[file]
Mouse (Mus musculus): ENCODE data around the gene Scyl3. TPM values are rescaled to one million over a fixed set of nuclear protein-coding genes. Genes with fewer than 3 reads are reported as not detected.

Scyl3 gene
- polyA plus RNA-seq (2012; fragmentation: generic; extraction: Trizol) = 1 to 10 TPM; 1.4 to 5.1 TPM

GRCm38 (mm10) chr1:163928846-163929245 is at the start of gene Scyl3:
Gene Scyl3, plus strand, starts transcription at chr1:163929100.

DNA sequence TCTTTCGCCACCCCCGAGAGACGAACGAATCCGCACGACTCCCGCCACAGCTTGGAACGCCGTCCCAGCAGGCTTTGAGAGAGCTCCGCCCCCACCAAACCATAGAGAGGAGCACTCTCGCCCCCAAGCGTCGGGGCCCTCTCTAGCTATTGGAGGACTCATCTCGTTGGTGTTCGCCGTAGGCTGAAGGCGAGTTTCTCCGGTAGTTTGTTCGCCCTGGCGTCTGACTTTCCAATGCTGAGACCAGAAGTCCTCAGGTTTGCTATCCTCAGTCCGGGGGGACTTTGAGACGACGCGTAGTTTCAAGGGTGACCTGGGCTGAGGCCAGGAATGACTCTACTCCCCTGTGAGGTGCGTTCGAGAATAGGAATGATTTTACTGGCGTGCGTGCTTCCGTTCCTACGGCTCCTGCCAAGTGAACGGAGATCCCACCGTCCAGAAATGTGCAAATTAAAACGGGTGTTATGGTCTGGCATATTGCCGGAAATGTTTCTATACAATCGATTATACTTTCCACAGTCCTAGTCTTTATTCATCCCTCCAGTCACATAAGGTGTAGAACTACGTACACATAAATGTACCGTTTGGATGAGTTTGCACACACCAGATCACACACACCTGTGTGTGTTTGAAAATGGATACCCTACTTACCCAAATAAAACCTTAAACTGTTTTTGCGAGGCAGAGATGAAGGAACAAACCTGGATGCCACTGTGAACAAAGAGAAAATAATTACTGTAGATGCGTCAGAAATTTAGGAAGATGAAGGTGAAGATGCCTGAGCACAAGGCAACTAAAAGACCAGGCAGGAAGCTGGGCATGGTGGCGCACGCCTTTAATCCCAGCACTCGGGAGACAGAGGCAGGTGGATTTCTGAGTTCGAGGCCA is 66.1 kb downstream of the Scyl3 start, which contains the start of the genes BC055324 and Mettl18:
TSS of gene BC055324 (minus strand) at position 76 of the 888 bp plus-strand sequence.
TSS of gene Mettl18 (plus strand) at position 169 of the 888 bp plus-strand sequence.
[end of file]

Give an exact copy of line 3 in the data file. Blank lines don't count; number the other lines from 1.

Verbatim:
- polyA plus RNA-seq (2012; fragmentation: generic; extraction: Trizol) = 1 to 10 TPM; 1.4 to 5.1 TPM